Frantics Review

Developer: NapNok Games Publisher: Sony Interactive Entertainment Platforms: PS4

Ruin your friendships with a nothing but your smartphones, a bunch of wacky mini-games and one sly fox

I’ve made it clear in the past that I’m a big fan of Sony’s Playlink, a series of games that endeavour to introduce multiplayer fun to new audiences by eliminating one of the biggest barriers for non-gamers — the controller. By utilising the ubiquitous smartphone, and a bespoke mobile app for each title, Playlink takes the concept pioneered by the likes of the Jackbox games and goes for a broader range of experiences while also upping the production values. So far Playlink has riffed on Buzz-style trivia, reintroduced the world to SingStar, and even given us a surprisingly good interactive narrative game from Until Dawn studio Supermassive, and done so with relative success.

The latest Playlink title, Frantics, goes straight for the Mario Party space with a collection of short mini-games for up to four players using nothing but their smart devices. The standard game mode on offer is straightforward. Under the supervision of a dapper and sultry fox named Fox, players compete in a series of one-to-two-minute games to earn crowns, with the player possessing the most crowns at the end declared winner. In the standard game mode, everyone selects a zany animal avatar to represent themselves and plays through a handful of games chosen at random. Of the fifteen-or-so minigames on offer most fall under some variation of using tilt or swipe control on the smartphone to move your chosen animal around the screen, perhaps in a parachute, jetpack or even just an office chair and attempting to knock out your opponents. These are probably the less interesting of the bunch, not least because a few feel too similar to each other. The real winners are the games where messing with your friends can turn the tables at any moment, like a kart racer where players choose ‘upgrades’ for their opponents karts between each round or an obstacle-filled sprint where riding on another player’s head is a viable strategy. Overall, the selection of mini-games on offer is small but decent enough and while there are the inevitable lulls in the lineup, the majority are fun and often hilariously messy.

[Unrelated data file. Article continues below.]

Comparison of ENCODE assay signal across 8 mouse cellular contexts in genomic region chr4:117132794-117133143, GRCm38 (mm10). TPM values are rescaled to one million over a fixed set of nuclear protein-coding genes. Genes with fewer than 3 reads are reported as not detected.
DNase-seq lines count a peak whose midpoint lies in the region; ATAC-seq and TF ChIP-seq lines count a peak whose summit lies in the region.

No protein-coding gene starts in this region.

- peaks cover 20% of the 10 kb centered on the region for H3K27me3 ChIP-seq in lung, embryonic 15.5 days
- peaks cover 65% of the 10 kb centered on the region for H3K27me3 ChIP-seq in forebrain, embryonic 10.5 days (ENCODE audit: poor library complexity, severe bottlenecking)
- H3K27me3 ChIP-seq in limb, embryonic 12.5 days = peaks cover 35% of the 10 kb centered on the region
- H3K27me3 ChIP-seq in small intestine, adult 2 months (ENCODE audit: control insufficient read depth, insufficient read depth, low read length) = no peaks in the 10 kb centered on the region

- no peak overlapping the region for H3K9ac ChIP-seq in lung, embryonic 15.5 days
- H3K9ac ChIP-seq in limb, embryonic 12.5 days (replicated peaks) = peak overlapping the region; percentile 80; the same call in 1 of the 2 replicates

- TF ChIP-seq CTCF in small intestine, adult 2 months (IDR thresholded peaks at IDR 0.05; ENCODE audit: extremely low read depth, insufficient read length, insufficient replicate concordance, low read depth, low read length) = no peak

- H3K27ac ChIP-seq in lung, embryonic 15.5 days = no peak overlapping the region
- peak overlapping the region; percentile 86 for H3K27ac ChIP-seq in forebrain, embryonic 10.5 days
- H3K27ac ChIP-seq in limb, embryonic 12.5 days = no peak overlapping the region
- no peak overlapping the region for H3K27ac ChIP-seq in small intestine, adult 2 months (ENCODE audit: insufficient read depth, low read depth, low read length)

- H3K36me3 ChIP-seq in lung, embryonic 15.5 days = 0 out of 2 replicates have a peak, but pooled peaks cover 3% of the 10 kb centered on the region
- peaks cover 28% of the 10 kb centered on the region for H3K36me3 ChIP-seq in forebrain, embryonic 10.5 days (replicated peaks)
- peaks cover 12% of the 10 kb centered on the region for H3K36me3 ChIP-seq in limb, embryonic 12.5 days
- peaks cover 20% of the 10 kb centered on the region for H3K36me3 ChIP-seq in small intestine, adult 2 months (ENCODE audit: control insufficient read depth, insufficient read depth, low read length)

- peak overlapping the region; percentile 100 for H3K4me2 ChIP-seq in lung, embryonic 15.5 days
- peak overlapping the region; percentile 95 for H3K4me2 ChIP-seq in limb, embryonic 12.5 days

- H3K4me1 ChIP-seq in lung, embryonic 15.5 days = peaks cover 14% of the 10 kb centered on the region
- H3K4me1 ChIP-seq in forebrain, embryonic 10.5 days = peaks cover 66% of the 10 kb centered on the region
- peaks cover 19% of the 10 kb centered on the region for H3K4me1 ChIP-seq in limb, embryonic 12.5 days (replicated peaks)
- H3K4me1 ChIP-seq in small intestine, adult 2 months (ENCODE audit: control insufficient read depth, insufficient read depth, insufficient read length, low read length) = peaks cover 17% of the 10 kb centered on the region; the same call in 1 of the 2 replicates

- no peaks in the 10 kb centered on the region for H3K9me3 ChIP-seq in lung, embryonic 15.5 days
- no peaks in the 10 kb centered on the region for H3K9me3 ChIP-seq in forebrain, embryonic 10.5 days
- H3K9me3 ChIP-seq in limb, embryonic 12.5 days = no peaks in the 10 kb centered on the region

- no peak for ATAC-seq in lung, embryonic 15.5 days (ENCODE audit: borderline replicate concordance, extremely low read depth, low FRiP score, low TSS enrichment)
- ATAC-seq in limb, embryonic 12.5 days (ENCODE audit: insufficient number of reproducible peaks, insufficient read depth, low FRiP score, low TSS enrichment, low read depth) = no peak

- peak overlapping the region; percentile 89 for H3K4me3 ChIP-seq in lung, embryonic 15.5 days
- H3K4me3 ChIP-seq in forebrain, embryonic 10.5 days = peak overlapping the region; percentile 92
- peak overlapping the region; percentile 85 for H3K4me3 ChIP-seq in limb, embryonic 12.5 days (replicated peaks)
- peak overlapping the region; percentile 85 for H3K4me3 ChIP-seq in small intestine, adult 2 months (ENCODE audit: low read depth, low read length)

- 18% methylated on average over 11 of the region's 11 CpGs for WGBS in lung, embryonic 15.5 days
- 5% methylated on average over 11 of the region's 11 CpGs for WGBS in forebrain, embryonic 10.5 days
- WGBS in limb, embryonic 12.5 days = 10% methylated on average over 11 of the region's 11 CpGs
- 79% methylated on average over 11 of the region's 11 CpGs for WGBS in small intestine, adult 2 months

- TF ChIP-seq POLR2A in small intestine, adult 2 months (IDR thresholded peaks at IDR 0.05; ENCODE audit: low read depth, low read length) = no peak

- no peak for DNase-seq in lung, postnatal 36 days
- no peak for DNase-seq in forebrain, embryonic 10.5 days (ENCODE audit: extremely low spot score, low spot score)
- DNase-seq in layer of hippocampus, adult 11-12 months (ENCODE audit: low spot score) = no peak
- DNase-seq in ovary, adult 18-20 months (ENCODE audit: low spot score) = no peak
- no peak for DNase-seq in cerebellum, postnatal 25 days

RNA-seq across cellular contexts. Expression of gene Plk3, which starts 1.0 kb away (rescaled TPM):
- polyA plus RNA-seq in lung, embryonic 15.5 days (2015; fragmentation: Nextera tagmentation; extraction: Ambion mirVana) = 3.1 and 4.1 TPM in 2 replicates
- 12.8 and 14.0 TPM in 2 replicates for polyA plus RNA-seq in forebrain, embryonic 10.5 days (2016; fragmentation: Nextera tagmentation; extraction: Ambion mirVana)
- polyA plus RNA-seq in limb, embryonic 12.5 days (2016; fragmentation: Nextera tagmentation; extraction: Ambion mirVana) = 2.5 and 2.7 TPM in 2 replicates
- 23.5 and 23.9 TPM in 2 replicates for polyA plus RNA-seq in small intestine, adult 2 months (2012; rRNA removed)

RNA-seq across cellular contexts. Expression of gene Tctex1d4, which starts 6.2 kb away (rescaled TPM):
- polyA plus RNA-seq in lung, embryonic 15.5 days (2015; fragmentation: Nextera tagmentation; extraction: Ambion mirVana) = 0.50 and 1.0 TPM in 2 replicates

Super Aardman Kart

Like the other Playlink titles, Frantics isn’t really bothered with playing a fair game, and gets away with it surprisingly well. Fox loves to throw twists into the mix between games and will often encourage players to bid on advantageous powerups using coins collected during play or even go as far as to ‘call’ an individual’s phone and ask them to sabotage the next round in exchange for points. The best kinds of party games are the ones that reward skill while still keeping things interesting and unpredictable, and Frantics does a great job of this. One thing it doesn’t do so well that serves to undermine the ‘party’ experience is drag proceedings down with unnecessarily long tutorials before each and every mini-game. After the first couple of rounds, most players will have a good handle on the standard smartphone controls and be able to apply them to all future games. Unfortunately, Frantics doesn’t seem to trust its players that much, and insists on re-educating the absolute basics of control every time, before even teaching anything pertaining to the game about to be played. The overly-gentle learning curve is understandable given the aim of attracting people who’ve never touched a console game before, but it becomes a bit of a joke when some mini-game’s tutorials last almost as long as the actual round.

The lines for these Melbourne pop-up takeaways are getting hectic

Unlike something like Mario Party, Frantics doesn’t have a particularly large selection of activities or much of a meta-game, but what it lacks in substance it somewhat makes up for with a budget price and some impressive production values. For a game that costs less than a Family Feast at KFC it’s quite the looker, full of zany and enthusiastic animal characters and stages that almost have a claymation-like quality to them. I know that if I was an onlooker at a party where Frantics was being played I’d be pretty invested in what was happening onscreen, and probably quite enticed to get in on the action.

Final Thoughts

Overall, Frantics is a fairly successful little foray into the quirky, party-friendly mini-game ensemble concept that skimps a tad on features and content while doubling down on aesthetic. While it would’ve been nice to have a few more mini-games to play and maybe some more interesting game modes, at $25 and with no extra controller purchases necessary it’s hard to judge too harshly. Add this one to That’s You and Hidden Agenda to try out at your next gathering.

Reviewed on PlayStation 4 Pro | Review code supplied by publisher

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  • Great visual style
  • Some minigames are a hoot
  • Fun twists keep things exciting


  • Barebones featureset
  • Needs a few more standout games
  • Obnoxious tutorials


Kieron started gaming on the SEGA Master System, with Sonic the Hedgehog, Alex Kidd and Wonder Boy. The 20-odd years of his life since have not seen his love for platformers falter even slightly. A separate love affair, this time with JRPGs, developed soon after being introduced to Final Fantasy VIII (ie, the best in the series). Further romantic subplots soon blossomed with quirky Japanese games, the occasional flashy AAA action adventure, and an unhealthy number of indie gems. To say that Kieron lies at the center of a tangled, labyrinthine web of sexy video game love would be an understatement.
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